Whitworth is hosting homecoming on Saturday, but the annual event has a deeper meaning as the Pirates welcome a George Fox team that is loaded with coaching ties to the Whitworth program.
The Bruins (2-1) restarted football operations in 2014 after a 46-year hiatus and hired head coach Chris Casey, who previously served as defensive coordinator at Whitworth from 1994-04.
But it’s George Fox’s quarterbacks coach, John Tully, who likely will receive the most attention. Tully tallied the most wins in Whitworth history (100) before he was terminated in 2013 after 19 years.
He’ll be on the opposite side of the Pine Bowl from his son, Jay Tully, who played at Whitworth (2004-07), coached under his father and was retained as the defensive backs coach by Rod Sandberg, who was hired in 2014 to replace the elder Tully.
“It won’t be awkward,” Jay Tully said. “Honestly, I haven’t talked to him. I hope there is a warm welcome for him. He’s the winningest coach in Whitworth history.”
But the connections from the two programs go deeper. George Fox’s special teams coach, Ian Sanders, played at Whitworth (1996-2000) and defensive assistant Nic Brockhoff played linebacker for Tully and last year for Sandberg.
“It’s always nice to play against coaches that you respect and know,” Jay Tully said. “The guys on the previous staff are the people I learned football from. They prepared me to be successful with another opportunity.”
The Pirates (3-0) open the Northwest Conference season with a defense that forced five turnovers and didn’t allow any points last week in the 37-7 win over Chapman, which was ranked to start the season and hung 49 points on the Pirates last year. Chapman’s only points last week came on an 87-yard kickoff return for a touchdown.
But the Pirates’ offensive line earned the most praise. The line did not allow a sack or tackle for loss in a game in which Whitworth gained 486 total yards. As a result, the entire line was named to the D3football.com Team of the Week.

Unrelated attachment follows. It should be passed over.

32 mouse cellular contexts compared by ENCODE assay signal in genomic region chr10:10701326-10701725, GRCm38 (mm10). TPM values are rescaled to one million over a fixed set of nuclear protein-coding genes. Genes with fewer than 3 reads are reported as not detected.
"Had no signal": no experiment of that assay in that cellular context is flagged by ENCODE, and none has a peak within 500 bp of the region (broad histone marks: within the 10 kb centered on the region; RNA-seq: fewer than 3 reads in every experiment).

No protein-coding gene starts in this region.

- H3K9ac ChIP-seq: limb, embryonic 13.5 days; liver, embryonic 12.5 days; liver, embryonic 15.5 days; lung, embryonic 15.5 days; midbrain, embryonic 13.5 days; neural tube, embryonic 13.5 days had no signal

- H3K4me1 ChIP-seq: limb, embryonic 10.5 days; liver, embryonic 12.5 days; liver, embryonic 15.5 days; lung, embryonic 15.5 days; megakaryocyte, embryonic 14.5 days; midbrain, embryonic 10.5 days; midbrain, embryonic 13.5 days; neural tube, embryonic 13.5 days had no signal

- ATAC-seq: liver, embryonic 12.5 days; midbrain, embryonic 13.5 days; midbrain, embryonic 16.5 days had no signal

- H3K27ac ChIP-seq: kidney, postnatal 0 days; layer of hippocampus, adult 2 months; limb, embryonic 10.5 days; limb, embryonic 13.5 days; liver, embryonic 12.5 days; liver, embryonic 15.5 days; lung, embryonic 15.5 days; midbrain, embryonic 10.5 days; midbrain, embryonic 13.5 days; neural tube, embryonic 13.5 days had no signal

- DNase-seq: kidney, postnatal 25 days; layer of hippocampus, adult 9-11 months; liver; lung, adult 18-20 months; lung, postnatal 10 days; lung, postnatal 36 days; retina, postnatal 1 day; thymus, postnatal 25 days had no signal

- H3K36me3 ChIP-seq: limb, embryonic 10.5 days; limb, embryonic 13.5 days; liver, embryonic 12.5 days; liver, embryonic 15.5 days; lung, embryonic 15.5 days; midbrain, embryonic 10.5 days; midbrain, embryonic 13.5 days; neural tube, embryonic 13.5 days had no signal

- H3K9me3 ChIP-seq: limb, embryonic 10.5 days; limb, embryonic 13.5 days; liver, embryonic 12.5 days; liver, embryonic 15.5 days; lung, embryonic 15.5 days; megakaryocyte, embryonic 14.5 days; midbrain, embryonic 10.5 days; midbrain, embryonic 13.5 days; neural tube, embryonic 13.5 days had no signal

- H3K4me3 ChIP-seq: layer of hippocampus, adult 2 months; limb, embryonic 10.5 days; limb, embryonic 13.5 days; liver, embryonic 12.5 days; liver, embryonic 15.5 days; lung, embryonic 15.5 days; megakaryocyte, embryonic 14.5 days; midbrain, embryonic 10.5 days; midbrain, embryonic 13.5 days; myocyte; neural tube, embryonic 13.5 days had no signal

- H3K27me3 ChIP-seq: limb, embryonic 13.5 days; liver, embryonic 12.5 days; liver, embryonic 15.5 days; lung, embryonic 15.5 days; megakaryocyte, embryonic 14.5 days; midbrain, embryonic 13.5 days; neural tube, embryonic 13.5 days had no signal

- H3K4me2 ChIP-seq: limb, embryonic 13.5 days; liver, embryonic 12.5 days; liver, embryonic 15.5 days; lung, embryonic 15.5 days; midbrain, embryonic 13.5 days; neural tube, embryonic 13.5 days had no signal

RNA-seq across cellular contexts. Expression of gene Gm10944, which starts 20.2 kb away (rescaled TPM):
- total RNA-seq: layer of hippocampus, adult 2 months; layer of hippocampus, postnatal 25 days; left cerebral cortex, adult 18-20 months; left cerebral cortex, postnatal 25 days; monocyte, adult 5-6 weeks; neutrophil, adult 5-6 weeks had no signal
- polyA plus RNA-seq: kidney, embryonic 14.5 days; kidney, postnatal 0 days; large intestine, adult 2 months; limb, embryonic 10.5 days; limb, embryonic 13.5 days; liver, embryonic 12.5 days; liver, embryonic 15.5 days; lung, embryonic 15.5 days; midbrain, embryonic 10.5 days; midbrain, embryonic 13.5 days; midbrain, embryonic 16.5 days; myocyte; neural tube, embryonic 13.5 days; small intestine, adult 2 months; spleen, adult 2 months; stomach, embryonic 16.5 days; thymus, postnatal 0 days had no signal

“The kids are playing hard and they are tackling better,” Sandberg said. “It’s fun when you work on something and you see it on game day.”
Sandberg said he looks forward to playing George Fox, which is much improved from its 1-8 campaign last year. He also said he wanted to hire Brockhoff at Whitworth but didn’t have an opening. He noted that the head coach, Casey, was Brockhoff’s coach in high school.
“What a fun rivalry,” Sandberg said. “They are the most similar to us. I’d rather compete against my buddy than somebody I don’t know.”
Efforts to reach John Tully this week were unsuccessful. A wrongful termination suit he filed in January against Whitworth remains pending in Spokane County Superior Court.
As for hiring Jay Tully, Sandberg said he had a frank discussion with him in early 2014 about conducting an open search for assistants.
At the time, Jay Tully told Sandberg that he was just going to keep working until the new coach made a decision.
“He kind of made it easier for me,” Sandberg. “At the end of the day, he was the best option. Jay is a great young coach and teacher.”
In the end, Sandberg retained seven assistants who worked under John Tully.
“I hire for character, competence and compatibility. I spend more time with my assistant coaches than my family, so we have to work well together,” Sandberg said. “All of them had to get used to a very new system of doing things. We wouldn’t be having the success we have had if they hadn’t bought in.”
As for the man he replaced, Sandberg said he’s had no interactions.
“I have never met him in my life,” Sandberg said. “But I’m looking forward to shaking his hand and telling him how much I love his son.”
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